The 307th Bombardment Group (HV) Association, Inc. includes the 307th Bombardment Group (Heavy) from WWII as well as the 307th Bomb Wing (Medium) 1946-1954 that served during the Korean war. The 307th Bomb Group reactivated as the 307th Bomb Wing in 1946.
307th Bomb Group/Wing flight jacket from the Korean conflict.
Following WWII, the 307th Bomb Group returned to the states in December 1945 and was subsequently deactivated.
With barely time to form cobwebs, the 307th Bombardment Group was reactivated August 4, 1946. Located at MacDill Field, Florida, the group was equipped with huge B-29 Superfortresses and the wing was appropriately designated “Very Heavy.”
Strategic Air Command (SAC) then selected the 307th as its first antisubmarine unit in December 1946. Precursor to similar SAC units, the group acted as a “guinea pig” in the development of new anti-sub tactics and operational procedures.
During its training years, the 307th was continually called upon to demonstrate bomber effectiveness. At the 1949 inaugural ceremonies, group bombers led an aerial display honoring incumbent President Harry S. Truman.
The 307th continued to train as an anti-sub unit until war erupted in Korea. In 1950, the group was temporarily assigned to Kadena airfield on Okinawa.
From the Okinawa airfield, group bombers staged attacks against the rapidly advancing communist forces in South Korea. By mid-1953, United Nations forces had contained the enemy north of the 38th parallel and the war was more or less over.
While in Okinawa, the 307th was awarded the Republic of Korea Presidential Unit Citation for its air strikes against enemy forces in Korea. It was also awarded the Distinguished Unit Citation and several campaign streamers.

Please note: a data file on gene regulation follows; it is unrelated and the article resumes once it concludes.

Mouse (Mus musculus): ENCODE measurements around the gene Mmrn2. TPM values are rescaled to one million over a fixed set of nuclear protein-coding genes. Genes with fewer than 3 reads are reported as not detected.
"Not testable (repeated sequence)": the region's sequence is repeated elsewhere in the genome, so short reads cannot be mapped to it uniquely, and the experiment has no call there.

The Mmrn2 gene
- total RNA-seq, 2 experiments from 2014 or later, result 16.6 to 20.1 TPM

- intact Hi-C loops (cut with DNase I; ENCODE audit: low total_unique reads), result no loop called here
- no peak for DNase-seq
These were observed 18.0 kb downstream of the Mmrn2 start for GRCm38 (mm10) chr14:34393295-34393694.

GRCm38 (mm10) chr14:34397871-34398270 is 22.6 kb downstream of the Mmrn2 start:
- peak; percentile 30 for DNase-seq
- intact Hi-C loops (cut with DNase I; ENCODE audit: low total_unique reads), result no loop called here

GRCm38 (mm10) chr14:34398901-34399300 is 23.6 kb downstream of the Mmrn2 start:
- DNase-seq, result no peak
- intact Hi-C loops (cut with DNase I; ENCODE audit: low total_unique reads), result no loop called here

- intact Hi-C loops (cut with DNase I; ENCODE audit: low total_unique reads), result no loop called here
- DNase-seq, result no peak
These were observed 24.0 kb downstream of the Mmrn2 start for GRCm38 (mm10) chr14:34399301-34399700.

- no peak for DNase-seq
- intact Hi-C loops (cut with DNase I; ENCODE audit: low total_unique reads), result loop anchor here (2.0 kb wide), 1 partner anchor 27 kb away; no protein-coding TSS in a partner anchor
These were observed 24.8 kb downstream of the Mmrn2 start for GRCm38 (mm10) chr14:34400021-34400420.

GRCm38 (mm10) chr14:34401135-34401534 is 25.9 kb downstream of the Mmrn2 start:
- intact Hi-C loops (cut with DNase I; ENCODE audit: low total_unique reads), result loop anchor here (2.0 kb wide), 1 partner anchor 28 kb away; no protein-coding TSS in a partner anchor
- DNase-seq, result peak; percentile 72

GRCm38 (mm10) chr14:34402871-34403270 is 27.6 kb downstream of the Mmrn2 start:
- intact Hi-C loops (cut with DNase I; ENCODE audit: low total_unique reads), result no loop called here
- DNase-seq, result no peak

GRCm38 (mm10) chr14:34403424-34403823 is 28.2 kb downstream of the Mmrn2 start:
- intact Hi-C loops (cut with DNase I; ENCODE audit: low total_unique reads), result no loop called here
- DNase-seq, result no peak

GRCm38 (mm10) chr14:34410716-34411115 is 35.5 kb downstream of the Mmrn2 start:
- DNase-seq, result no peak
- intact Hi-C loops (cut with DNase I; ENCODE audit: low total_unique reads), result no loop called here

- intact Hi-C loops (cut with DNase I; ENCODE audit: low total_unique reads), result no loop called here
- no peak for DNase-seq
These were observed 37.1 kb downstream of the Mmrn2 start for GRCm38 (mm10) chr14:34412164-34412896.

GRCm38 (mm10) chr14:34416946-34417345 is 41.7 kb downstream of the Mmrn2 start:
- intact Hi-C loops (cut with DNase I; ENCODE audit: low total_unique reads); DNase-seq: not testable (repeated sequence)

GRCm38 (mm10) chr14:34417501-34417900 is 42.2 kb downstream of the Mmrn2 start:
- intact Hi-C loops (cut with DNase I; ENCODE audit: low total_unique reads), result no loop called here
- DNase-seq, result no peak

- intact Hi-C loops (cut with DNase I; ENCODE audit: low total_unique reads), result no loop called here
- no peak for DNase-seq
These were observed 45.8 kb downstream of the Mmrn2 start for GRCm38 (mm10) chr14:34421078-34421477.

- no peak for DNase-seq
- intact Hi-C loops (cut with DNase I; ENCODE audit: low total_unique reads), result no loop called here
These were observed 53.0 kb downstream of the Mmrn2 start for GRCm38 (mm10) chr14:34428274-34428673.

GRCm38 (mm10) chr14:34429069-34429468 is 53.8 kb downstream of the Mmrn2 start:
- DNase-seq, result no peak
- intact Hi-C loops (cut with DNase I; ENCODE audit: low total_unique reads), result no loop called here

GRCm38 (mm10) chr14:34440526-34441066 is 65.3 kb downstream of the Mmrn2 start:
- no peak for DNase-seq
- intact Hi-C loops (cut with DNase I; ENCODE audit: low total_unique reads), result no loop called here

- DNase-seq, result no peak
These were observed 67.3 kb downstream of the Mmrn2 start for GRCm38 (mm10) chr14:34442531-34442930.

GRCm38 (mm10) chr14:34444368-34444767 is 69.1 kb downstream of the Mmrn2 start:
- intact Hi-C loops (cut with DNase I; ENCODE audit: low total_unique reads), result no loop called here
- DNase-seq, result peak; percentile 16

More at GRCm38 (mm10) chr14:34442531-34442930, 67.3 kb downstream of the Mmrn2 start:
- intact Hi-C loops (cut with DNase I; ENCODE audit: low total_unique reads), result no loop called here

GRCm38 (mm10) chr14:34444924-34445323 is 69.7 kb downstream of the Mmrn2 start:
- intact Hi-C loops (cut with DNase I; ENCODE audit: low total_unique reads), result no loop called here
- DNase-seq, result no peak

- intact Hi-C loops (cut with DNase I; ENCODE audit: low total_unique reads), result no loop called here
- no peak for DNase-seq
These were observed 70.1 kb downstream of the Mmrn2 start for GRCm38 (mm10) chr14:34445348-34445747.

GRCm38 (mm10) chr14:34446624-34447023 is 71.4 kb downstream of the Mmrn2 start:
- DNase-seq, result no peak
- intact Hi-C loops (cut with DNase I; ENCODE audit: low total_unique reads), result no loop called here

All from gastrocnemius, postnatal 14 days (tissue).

Finished with its task in Korea, the 307th returned to the United States in 1954. Assigned to Lincoln AFB, Nebraska, the group’s B-29s were replaced with swept-winged B-47 Stratojets. The sleek new bombers were the first jet-propelled aircraft assigned the wing. The wing was then designated as the 307th Bombardment Wing (Medium).
27 July 1953 Kadena AFBWord filters through the grapevine that a truce shall be signed to end the “Korean Conflict” within twenty-four hours. The B-29’s of the 307th are serviced; bombs and ammo loaded, preflighted, and take off for their last bomb run of the conflict. This shall be the 573rd mission of the conflict for the 307th. Colonel Austin J. Russel of Monett, Missouri shall lead the raid. There will be a full eclipse of the moon before they reach the target. There are thunderstorms over the Yalu River so there will be no fighter opposition this night. The bombs are dropped and the wing returns to Kadnea AFB, Okinawa. With this mission the 307th has flown 5,810 sorties and dropped 58,100 tons of high explosive in Korea during the conflict.
Operational Units during the Korean War